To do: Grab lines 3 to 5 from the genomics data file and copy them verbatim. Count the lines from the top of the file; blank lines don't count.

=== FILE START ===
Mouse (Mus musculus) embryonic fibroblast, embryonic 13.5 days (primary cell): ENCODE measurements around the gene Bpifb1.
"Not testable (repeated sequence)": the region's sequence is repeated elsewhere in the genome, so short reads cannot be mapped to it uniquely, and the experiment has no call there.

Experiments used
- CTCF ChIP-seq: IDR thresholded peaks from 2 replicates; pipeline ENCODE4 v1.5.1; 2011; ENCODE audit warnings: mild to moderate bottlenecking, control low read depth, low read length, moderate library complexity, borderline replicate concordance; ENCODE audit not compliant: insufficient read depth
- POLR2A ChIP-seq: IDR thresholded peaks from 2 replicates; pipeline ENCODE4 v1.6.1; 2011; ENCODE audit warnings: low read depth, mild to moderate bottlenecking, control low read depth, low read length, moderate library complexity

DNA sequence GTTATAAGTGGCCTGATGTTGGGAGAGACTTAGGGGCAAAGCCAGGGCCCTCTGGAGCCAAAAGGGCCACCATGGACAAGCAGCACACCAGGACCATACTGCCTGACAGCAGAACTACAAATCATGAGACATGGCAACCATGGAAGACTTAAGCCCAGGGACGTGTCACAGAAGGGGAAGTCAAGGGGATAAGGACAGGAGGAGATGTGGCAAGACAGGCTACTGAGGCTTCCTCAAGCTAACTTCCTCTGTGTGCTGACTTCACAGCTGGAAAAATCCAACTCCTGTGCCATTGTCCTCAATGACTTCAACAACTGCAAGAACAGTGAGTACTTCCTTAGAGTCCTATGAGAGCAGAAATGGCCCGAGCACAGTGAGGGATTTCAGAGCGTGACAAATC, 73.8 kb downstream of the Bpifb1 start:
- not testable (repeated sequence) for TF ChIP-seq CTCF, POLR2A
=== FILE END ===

Experiments used
- CTCF ChIP-seq: IDR thresholded peaks from 2 replicates; pipeline ENCODE4 v1.5.1; 2011; ENCODE audit warnings: mild to moderate bottlenecking, control low read depth, low read length, moderate library complexity, borderline replicate concordance; ENCODE audit not compliant: insufficient read depth
- POLR2A ChIP-seq: IDR thresholded peaks from 2 replicates; pipeline ENCODE4 v1.6.1; 2011; ENCODE audit warnings: low read depth, mild to moderate bottlenecking, control low read depth, low read length, moderate library complexity